Assorted quotes on taxation

“The politicians don’t just want your money. They want your soul. They want you to be worn down by taxes until you are dependent and helpless. When you subsidize poverty and failure, you get more of both.”
–James Dale Davison

“The mounting burden of taxation not only undermines individual incentives to increased work and earnings, but in a score of ways discourages capital accumulation and distorts, unbalances, and shrinks production. Total real wealth and income is made smaller than it would otherwise be. On net balance there is more poverty rather than less.”–Henry Hazlitt

“…every tax or rate, forcibly taken from an unwilling person, is immoral and oppressive.” 
–Auberon Herbert

“Once Confucius was walking on the mountains and he came across a woman weeping by a grave. He asked the woman what here sorrow was, and she replied, “We are a family of hunters. My father was eaten by a tiger. My husband was bitten by a tiger and died. And now my only son!” “Why don’t you move down and live in the valley? Why do you continue to live up here?” asked Confucius. And the woman replied, “But sir, there are no tax collectors here!” Confucius added to his disciples, “You see, a bad government is more to be feared than tigers.”
–Lin Yutang

“Governments last as long as the under-taxed can defend themselves against the over-taxed.”
–Bernard Berenson

“Unquestionably, there is progress. The average American now pays twice as much in taxes as he formerly got in wages.”
–H.L. Mencken

“Government: If you refuse to pay unjust taxes, your property will be confiscated. If you attempt to defend your property, you will be arrested. If you resist arrest, you will be clubbed. If you defend yourself against clubbing, you will be shot dead. These procedures are known as the Rule of Law.”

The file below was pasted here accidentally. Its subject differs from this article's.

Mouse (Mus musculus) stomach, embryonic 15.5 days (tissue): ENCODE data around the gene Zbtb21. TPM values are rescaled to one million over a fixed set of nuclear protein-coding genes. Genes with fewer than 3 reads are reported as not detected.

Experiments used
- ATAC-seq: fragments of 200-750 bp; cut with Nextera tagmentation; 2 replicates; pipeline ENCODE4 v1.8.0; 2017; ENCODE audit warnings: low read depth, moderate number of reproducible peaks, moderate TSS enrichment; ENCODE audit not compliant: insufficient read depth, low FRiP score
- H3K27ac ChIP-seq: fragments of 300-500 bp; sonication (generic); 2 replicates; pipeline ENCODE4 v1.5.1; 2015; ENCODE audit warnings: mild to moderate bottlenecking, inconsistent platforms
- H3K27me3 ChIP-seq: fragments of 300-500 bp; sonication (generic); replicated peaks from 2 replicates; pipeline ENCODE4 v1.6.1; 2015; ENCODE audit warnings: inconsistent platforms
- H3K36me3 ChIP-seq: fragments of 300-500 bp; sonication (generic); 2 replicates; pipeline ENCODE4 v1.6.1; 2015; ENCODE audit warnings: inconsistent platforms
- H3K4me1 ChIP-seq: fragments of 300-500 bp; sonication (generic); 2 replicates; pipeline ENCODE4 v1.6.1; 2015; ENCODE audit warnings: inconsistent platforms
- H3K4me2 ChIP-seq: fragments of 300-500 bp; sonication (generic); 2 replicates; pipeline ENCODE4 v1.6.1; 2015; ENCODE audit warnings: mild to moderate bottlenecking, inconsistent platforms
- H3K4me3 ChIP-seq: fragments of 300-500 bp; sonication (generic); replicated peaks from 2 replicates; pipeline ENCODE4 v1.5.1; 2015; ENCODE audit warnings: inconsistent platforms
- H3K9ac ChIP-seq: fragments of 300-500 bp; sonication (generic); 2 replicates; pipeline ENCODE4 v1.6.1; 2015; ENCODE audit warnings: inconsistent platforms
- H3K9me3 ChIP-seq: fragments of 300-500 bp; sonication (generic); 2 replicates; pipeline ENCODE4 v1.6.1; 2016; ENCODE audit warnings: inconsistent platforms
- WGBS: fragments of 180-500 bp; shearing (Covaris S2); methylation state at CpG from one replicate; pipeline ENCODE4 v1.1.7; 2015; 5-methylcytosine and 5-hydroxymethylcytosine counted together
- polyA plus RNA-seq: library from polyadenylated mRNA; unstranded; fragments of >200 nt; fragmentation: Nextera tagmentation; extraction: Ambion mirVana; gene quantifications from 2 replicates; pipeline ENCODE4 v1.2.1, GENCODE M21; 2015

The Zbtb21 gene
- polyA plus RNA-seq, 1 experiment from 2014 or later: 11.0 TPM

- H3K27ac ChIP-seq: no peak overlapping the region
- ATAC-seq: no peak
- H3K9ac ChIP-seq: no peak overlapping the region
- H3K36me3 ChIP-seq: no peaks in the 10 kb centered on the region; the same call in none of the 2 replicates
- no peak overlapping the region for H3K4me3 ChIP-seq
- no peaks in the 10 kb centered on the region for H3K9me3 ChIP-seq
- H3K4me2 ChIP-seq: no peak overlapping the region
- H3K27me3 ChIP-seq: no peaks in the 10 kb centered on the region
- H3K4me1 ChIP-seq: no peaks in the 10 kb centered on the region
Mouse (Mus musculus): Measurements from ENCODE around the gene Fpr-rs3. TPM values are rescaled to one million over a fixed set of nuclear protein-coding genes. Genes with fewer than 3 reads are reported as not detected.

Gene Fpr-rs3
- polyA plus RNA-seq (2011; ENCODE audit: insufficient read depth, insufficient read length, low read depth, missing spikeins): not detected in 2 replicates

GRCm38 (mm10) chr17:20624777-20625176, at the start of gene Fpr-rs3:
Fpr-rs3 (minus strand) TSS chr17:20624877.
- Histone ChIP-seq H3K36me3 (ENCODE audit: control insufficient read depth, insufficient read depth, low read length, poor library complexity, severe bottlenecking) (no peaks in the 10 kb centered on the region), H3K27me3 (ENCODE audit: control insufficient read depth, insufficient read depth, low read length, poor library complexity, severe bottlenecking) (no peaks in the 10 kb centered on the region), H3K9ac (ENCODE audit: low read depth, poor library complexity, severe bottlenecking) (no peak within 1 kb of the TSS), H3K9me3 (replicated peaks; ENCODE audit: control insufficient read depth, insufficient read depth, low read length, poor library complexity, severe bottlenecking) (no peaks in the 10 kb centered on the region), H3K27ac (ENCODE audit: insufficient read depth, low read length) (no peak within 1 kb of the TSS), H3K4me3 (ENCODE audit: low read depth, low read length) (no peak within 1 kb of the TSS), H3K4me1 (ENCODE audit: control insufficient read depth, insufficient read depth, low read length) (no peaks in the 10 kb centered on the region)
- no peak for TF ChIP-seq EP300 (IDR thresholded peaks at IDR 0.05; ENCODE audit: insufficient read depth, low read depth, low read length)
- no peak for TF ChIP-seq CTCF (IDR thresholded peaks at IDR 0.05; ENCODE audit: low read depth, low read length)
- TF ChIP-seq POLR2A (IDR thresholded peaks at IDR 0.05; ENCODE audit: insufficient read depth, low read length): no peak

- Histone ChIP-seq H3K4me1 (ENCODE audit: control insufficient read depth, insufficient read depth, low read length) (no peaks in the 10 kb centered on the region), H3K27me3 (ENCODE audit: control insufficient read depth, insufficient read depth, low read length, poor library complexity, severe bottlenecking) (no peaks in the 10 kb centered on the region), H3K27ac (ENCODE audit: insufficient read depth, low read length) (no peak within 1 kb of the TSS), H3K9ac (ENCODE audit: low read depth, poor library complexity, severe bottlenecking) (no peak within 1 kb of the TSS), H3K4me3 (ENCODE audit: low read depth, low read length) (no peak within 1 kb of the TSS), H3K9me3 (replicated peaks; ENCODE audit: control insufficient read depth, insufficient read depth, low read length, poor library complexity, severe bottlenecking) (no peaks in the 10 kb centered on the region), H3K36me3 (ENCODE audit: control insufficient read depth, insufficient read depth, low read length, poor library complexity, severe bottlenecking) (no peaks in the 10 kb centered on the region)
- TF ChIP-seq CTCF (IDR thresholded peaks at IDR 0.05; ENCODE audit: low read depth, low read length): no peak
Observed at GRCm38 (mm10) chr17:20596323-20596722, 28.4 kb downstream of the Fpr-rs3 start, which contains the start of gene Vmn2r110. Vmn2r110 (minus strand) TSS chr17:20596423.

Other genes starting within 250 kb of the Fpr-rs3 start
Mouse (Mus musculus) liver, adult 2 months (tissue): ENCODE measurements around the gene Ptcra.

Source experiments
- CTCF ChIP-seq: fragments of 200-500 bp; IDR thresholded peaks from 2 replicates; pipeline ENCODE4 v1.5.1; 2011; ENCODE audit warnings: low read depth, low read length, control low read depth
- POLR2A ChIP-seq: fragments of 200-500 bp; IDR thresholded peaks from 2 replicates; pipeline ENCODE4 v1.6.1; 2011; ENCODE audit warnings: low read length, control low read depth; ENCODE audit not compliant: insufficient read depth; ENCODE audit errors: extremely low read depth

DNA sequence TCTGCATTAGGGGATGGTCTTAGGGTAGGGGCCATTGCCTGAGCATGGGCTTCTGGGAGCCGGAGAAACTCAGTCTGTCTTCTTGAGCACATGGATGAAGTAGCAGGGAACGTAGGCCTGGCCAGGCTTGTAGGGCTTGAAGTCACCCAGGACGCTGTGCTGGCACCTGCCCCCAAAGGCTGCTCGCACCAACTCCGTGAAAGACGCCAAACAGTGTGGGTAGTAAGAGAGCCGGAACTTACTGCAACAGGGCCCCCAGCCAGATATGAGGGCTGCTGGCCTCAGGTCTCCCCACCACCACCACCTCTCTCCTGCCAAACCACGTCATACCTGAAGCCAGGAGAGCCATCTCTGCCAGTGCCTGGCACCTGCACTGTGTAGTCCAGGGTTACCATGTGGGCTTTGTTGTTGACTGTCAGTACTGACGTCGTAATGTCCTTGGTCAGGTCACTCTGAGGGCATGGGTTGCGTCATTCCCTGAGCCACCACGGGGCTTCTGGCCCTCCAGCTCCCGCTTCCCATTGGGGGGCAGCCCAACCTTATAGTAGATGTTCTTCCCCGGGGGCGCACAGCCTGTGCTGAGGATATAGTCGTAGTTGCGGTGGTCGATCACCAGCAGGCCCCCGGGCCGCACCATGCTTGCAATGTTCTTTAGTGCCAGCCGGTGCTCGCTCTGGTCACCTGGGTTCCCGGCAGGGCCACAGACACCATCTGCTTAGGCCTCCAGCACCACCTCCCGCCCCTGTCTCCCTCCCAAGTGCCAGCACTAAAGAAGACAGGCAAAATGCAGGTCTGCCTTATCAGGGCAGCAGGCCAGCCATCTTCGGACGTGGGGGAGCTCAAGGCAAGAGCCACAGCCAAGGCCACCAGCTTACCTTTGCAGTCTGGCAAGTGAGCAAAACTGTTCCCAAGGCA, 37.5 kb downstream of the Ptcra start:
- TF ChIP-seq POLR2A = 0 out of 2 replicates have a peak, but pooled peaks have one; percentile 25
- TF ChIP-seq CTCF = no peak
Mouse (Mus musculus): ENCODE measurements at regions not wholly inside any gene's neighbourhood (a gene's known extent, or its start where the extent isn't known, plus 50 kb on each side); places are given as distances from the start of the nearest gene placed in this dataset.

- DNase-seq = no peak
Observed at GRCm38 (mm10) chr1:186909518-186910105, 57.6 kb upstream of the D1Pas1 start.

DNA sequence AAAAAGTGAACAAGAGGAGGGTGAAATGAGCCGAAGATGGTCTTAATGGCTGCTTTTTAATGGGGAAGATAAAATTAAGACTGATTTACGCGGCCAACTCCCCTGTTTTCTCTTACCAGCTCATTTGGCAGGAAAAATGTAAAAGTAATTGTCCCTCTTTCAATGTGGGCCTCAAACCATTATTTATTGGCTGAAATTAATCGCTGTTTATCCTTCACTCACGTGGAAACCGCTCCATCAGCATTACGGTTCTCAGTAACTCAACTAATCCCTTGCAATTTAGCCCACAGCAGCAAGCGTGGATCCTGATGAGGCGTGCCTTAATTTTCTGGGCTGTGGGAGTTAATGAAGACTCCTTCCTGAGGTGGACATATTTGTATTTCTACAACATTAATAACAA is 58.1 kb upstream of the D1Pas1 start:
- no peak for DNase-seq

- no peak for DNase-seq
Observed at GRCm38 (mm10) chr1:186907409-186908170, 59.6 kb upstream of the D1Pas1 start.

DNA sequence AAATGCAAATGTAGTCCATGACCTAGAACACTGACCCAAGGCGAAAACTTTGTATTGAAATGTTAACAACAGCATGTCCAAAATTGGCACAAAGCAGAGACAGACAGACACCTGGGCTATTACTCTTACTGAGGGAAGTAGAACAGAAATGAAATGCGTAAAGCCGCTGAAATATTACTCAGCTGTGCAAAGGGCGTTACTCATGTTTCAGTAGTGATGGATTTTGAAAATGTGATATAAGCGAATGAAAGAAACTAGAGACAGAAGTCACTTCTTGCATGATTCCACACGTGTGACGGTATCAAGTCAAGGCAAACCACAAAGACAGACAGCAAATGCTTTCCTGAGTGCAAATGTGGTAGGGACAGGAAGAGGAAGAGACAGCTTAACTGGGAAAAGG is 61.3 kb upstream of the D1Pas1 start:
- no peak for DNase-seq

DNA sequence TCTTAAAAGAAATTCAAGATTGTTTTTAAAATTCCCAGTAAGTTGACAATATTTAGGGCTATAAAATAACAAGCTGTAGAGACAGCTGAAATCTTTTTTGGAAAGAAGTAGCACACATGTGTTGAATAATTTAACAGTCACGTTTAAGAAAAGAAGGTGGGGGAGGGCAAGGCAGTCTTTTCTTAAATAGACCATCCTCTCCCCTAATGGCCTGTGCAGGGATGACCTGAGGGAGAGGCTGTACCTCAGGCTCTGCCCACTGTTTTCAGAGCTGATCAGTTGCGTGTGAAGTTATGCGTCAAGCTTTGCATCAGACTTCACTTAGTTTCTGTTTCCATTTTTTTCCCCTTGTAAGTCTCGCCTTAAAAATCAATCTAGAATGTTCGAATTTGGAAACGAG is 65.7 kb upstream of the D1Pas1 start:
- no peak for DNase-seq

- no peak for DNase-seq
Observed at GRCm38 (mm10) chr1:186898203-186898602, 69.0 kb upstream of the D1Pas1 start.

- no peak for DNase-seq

–Edward Abbey

“Taxation is the price we pay for failing to build a civilized society. The higher the tax level, the greater the failure. A centrally planned totalitarian state represents a complete defeat for the civilized world, while a totally voluntary society represents its ultimate success.”
–Mark Skousen

“It is easy to be conspicuously ‘compassionate’ if others are being forced to pay the cost.”
–Murray N. Rothbard

“If we assume that the individual has an indisputable right to life, we must concede that he has a similar right to the enjoyment of the products of his labor. This we call a property right. The absolute right to property follows from the original right to life because one without the other is meaningless; the means to life must be identified with life itself. If the state has a prior right to the products of one’s labor, his right to existence is qualified . . . no such prior rights can be established, except by declaring the state the author of all rights. . . . We object to the taking of our property by organized society just as we do when a single unit of society commits the act. In the latter case we unhesitatingly call the act robbery, a malum in se. It is not the law which in the first instance defines robbery, it is an ethical principle, and this the law may violate but not supersede. If by the necessity of living we acquiesce to the force of law, if by long custom we lose sight of the immorality, has the principle been obliterated? Robbery is robbery, and no amount of words can make it anything else.”
–Frank Chodorov

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